For years, toilets have been around, making our lives more hygienic. But, what if they could be so much more? More to the point that you won’t have to do anything while using them.
You don’t have to wonder anymore. The Japanese people got you covered with their electronic toilet seat that must have already surprised (in a good way) many tourists.
What is a Japanese Electronic Toilet Seat?
Japanese people are known for their ingenuity and sanitation. These characteristics even translate to how they manage their excretions, just like their electronic toilet seat.
Generally, what sets it apart is its ability to wash the user using posterior and front bidets and a built-in air dryer. Cleaning up after using the toilet becomes a hands-free experience with these features. Plus, you don’t have to use toilet paper at all, making it an eco-friendly option.
In 2020, 2.84 million electric toilets were sold in Japan. As a result, more than 70% of Japanese households now own this type of toilet seat. And it turns out, even the world fell in love with its creative concept. After all, 50 million units have already been sold globally, including Australia, with over 2000 sold toilets in 2020.
Victorian distributors have emerged with its increasing demand in the land down under, making these toilets more accessible to the Australian population.
But is it worth it? What else does this toilet offer?
Other than versatile bidets, Japanese toilet seats also have the following cool features:
1. Automated lid
Sometimes it’s a hassle to bend down just to open a toilet lid. But, this isn’t a problem with Japanese toilets since they come with a motion sensor that automatically opens or closes the lid when approached.
2. Heated seat
Living in a country with four seasons is bothersome when winter leaves a cold sensation on our toilets. The toilet turns cold, which makes our pee breaks an unpleasant experience.
Japanese people understand this problem so well. So, an additional feature of their electronic toilet is a heated seat. You can even set it to automatically shut down during the day and turn on once nighttime is detected to save electricity.
3. Built-in water heater
As we know, this toilet has bidets that automatically washes the users. But, have you ever wondered what water temperature it uses?
Like its other features, water temperature is also customisable, made possible by its built-in water heater. So, if you want the water a little warm, this toilet got you covered. You can even set the temperature at three to five different settings, ranging from 92 to 105 ℉.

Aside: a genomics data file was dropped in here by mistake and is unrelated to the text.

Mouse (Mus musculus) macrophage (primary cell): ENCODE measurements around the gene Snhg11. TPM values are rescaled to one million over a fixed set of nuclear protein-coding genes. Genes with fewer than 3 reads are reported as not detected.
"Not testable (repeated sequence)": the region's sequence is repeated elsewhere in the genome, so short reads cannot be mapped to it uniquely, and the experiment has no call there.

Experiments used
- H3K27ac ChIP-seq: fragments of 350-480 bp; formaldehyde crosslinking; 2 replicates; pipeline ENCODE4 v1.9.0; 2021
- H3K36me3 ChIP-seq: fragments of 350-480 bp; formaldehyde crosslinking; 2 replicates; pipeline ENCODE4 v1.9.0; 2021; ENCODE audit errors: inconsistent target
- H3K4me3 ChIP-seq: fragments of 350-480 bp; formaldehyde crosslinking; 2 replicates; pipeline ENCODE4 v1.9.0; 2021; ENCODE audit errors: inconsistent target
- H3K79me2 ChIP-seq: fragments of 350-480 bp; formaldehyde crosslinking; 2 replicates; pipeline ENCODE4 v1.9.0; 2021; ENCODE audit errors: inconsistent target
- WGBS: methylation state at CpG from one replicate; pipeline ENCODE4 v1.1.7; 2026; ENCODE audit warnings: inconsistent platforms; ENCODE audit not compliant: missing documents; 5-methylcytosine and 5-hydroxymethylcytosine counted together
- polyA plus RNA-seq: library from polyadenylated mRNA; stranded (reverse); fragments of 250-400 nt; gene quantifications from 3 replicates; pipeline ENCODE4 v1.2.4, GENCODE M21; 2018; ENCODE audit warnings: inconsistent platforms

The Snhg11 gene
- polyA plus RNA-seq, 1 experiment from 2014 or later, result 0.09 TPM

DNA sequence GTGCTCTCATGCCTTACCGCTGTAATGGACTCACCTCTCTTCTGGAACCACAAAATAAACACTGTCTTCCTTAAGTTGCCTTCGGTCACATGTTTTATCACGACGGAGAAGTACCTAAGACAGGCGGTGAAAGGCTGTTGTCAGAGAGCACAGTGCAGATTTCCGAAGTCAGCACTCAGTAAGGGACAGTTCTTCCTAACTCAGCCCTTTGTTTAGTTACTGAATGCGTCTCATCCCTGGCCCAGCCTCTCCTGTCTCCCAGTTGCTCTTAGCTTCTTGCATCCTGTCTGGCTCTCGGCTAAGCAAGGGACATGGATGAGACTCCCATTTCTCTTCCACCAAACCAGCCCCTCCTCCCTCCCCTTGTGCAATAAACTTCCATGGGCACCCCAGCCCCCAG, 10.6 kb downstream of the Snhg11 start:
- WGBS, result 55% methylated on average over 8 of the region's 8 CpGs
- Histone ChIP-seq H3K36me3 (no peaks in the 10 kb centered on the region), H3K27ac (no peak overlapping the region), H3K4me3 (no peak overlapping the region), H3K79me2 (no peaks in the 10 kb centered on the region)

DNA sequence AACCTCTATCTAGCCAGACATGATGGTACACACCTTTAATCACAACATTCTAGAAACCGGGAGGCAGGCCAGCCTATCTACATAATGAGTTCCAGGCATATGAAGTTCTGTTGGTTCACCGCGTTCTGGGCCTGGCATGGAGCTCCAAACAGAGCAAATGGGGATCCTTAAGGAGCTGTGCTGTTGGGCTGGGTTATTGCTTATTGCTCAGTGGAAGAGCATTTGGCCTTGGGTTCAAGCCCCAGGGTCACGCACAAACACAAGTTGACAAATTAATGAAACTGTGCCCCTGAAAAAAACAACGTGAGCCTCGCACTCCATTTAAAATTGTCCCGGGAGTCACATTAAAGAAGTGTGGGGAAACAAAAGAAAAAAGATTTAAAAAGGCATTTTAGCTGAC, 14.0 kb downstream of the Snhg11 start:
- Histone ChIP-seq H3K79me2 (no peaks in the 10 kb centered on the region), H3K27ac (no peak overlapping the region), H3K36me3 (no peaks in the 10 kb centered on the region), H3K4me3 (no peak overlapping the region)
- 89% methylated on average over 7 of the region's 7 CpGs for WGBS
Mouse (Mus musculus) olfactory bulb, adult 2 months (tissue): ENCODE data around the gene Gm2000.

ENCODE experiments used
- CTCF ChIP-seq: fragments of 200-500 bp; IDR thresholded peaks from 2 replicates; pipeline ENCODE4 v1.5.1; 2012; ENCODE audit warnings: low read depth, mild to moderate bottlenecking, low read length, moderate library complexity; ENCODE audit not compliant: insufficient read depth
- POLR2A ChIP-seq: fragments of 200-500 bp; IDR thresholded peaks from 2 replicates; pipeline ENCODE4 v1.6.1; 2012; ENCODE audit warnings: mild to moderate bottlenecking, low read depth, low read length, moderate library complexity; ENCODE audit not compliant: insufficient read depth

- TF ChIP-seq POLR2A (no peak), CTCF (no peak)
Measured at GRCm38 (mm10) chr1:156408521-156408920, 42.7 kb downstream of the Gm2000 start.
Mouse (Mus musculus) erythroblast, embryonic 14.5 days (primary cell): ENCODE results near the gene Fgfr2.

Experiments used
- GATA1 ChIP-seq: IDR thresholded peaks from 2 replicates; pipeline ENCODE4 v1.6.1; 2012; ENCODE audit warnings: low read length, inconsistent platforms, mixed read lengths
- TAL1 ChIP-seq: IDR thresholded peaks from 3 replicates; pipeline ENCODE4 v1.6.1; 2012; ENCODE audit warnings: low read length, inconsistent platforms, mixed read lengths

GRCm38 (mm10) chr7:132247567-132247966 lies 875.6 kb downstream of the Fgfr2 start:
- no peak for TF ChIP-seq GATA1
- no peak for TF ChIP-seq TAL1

Its built-in heater can be either a “reservoir tank” or “on-demand” type. The former uses a mini water tank inside the bidet seat, and the latter utilises a heating coil.
Apart from washing the user, the toilet can also clean itself. Hence, you won’t have to worry if it has become too dirty. The toilet knows its needs as much as it knows yours.
5. Night light
Have toilet problems during nighttime?
With this toilet, you won’t have to worry anymore. Some Japanese toilet models, like Brondell Swash 1400, Bio Bidet Slim ONE, and Ove Decors 735H Bidet Toilet, have cool blue LED lights to visually assist you during the night.
But, if a toilet has this much function, doesn’t that also mean more maintenance and instalment needs? Not necessarily. In fact, its minimal instalment and maintenance requirements are one of its key benefits.
1. Easy instalment
Since most of its parts are automated and connected, installing a Japanese toilet is like assembling a high school project. Also, with its built-in heating system, having a separate line for hot water is unnecessary.
But, just to be sure, always call your emergency plumbers to perform the installation for you. That way, you’ll know that everything is in place and no screws or buttons are missing from your immaculate toilet. Additionally, if you require toilet repairs or unclogging, please call us.
With these toilets, washing becomes hands-free. Hence, there’s less contact and chances of contamination. Moreover, the strategic placement of bidets ensures that everything is cleaned.
Did you know that the global demand for toilet paper requires 27 000 trees daily?
Well, that number’s bound to go down as more people patronise Japanese toilets since its technology discourages the use of toilet paper.
Is it worth it?
The entry point price for these Japanese toilets is $2000, while the top-of-the-line ones cost $33 000. That’s a lot of money. But, considering the comfort and ease it provides, the price is justified.
You won’t even have to worry much about its maintenance since it’s pretty much self-sufficient. Plus, you have The Local Plumber to provide an immediate remedy for plumbing issues.